Greenwald writes:

In every way that matters, the separation between government and corporations is nonexistent, especially (though not only) when it comes to the National Security and Surveillance State. Indeed, so extreme is this overlap that even McConnell, when he was nominated to be Bush's DNI, told The New York Times that his ten years of working "outside the government," for Booz Allen, would not impede his ability to run the nation's intelligence functions.

That's because his Booz Allen work was indistinguishable from working for the Government, and therefore -- as he put it -- being at Booz Allen "has allowed me to stay focused on national security and intelligence communities as a strategist and as a consultant. Therefore, in many respects, I never left."

As the NSA scandal revealed, private telecom giants and other corporations now occupy the central role in carrying out the government's domestic surveillance and intelligence activities -- almost always in the dark, beyond the reach of oversight or the law.


Aside from the general dangers of vesting government power in private corporations -- this type of corporatism (control of government by corporations) was the hallmark of many of the worst tyrannies of the last century -- all of this is big business beyond what can be described. The attacks of 9/11 exploded the already-huge and secret intelligence budget. Shorrock estimates that "about 50 percent of this spending goes directly to private companies" and "spending on intelligence since 2002 is much higher than the total of $33 billion the Bush administration paid to Bechtel, Halliburton and other large corporations for reconstruction projects in Iraq."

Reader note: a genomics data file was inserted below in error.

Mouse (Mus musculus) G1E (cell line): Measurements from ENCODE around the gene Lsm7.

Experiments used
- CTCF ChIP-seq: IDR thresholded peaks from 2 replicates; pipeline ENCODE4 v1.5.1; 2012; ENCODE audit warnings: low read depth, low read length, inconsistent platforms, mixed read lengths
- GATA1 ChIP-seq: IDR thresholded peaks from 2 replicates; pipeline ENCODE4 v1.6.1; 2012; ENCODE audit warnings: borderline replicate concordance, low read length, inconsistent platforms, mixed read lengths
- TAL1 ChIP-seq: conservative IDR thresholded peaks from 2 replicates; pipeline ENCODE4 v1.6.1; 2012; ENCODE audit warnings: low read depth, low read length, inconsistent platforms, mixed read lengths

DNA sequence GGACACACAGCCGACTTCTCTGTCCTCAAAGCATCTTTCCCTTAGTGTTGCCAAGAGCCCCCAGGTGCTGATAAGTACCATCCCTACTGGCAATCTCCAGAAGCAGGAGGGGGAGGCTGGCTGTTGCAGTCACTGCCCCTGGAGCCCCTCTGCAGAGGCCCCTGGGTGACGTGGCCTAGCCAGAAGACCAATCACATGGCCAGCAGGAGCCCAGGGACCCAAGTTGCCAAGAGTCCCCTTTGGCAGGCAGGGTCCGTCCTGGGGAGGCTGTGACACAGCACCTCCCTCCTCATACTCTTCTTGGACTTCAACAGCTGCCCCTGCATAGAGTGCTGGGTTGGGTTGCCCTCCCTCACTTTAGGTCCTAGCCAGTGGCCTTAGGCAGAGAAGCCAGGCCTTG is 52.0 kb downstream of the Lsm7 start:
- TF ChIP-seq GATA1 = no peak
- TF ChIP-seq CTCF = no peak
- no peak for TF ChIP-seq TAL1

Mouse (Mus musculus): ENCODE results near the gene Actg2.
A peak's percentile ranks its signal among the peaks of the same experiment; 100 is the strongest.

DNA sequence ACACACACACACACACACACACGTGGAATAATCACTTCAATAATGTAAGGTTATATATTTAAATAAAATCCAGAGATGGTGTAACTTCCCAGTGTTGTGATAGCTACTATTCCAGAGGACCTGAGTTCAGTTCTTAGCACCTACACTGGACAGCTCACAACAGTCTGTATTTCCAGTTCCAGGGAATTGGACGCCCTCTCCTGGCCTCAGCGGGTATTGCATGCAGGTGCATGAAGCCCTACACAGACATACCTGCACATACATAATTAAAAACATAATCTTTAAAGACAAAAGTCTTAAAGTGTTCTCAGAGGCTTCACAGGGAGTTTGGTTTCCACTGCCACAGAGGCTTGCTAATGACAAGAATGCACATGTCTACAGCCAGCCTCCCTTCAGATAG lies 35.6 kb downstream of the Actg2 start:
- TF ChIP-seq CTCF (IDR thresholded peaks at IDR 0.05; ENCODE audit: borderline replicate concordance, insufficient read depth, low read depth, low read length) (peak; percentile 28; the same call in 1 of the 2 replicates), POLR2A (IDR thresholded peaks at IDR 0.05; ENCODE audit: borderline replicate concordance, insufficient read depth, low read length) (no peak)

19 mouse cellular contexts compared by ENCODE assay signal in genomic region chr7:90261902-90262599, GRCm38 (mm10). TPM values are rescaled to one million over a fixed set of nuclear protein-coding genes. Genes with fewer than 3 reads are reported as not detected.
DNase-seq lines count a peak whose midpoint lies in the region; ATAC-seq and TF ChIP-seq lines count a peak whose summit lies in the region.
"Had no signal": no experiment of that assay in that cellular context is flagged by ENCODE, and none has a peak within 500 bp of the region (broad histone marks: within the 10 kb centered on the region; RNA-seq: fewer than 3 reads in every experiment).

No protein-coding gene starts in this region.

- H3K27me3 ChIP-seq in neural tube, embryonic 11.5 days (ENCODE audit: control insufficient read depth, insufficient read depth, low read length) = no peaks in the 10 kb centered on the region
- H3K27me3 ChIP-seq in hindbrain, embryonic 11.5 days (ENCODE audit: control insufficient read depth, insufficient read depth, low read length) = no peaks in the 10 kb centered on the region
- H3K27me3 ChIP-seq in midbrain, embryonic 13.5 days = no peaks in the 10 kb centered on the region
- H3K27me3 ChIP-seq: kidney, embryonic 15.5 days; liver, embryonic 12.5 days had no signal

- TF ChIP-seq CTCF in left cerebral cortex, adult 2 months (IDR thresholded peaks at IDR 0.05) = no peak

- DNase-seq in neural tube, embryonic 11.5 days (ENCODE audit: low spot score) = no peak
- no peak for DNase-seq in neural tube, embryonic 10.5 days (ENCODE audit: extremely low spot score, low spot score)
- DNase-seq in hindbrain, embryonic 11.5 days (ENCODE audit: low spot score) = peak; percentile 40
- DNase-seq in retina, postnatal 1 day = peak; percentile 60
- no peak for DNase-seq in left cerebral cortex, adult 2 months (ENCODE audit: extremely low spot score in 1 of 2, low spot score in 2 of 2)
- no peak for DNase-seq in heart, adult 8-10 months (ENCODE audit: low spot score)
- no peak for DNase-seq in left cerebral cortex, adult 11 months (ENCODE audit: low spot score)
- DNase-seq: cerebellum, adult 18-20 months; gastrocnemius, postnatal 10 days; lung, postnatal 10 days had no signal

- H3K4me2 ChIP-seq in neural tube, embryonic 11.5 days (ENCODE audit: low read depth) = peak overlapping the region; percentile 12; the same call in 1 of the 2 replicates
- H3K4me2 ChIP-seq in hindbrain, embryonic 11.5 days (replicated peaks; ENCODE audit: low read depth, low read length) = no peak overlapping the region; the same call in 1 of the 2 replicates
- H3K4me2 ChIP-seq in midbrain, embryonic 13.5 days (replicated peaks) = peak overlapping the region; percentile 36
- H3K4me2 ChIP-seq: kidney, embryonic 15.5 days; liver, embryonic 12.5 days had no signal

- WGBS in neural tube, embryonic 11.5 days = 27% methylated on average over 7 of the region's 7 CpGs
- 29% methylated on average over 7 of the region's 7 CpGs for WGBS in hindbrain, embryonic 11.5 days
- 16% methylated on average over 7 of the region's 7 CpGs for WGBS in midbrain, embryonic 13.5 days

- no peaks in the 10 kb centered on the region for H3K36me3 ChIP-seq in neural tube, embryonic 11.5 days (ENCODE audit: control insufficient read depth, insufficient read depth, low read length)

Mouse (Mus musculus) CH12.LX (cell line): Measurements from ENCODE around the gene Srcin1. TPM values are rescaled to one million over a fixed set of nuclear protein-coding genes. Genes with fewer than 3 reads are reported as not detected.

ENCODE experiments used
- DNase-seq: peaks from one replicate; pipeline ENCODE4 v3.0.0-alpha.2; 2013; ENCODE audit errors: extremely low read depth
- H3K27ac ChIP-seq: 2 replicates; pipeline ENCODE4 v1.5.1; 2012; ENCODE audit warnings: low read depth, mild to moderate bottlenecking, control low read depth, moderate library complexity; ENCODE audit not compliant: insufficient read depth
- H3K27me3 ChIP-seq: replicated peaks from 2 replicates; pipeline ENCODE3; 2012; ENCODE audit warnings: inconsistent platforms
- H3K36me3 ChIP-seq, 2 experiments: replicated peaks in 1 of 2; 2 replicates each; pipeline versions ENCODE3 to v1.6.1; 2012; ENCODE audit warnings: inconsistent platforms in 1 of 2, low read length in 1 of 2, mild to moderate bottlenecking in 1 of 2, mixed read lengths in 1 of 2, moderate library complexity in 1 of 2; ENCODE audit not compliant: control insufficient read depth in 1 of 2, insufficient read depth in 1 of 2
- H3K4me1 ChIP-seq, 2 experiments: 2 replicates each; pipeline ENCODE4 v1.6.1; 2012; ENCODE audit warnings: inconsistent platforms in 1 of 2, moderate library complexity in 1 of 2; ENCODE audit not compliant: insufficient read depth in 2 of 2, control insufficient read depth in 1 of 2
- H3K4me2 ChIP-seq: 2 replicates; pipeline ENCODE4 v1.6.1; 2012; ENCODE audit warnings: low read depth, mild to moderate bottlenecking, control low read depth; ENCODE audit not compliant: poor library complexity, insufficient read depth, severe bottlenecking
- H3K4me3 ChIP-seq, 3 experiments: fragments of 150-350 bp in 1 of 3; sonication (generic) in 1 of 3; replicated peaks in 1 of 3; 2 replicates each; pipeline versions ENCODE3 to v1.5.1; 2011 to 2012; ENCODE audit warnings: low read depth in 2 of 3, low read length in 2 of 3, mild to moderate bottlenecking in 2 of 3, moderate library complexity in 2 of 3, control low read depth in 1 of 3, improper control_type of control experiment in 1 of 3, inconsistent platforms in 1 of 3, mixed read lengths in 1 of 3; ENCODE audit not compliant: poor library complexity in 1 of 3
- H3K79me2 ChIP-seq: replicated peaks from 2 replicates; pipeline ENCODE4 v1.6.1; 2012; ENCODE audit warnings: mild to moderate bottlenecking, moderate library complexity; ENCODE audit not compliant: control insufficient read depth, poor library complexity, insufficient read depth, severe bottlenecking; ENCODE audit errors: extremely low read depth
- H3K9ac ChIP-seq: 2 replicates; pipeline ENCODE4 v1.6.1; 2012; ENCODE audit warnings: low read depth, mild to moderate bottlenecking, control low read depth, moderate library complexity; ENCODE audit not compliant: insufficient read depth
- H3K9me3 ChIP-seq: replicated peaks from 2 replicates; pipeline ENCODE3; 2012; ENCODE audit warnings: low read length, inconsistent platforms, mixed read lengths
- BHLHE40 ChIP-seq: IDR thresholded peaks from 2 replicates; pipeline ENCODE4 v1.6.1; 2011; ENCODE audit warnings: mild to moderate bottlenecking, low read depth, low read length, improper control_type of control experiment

Think about how dangerous that power is in relationship to the war I wrote about this weekend being waged on WikiLeaks, which allows the uploading of leaked, secret documents that expose the corruption of the world's most powerful interests. This "reengineering of the Internet" proposed by McConnell would almost certainly enable the easy tracing of anyone who participates. It would, by design, destroy the ability of anyone to participate or communicate in any way on the Internet under the shield of anonymity. Wired's Ryan Singel -- noting that "the biggest threat to the open internet is . . . Michael McConnell" -- documents the dangers from this "cyber-war" monitioring policy and how much momentum there now is in the Executive and Legislative branches for legislation to implement it (as a result of initiatives that began during the Bush era, under McConnell, and which continue unabated).

But there's something even worse going on here. McConnell doesn't merely want to empower the Government to control the Internet this way; he wants to empower private corporations to do so -- the same corporations which pay him and whose interests he has long served. He notes that this "reengineering" is already possible because "the technologies are already available from public and private sources," and explicitly calls for a merger of the NSA with private industry to create a sprawling, omnipotent network for monitoring the Internet...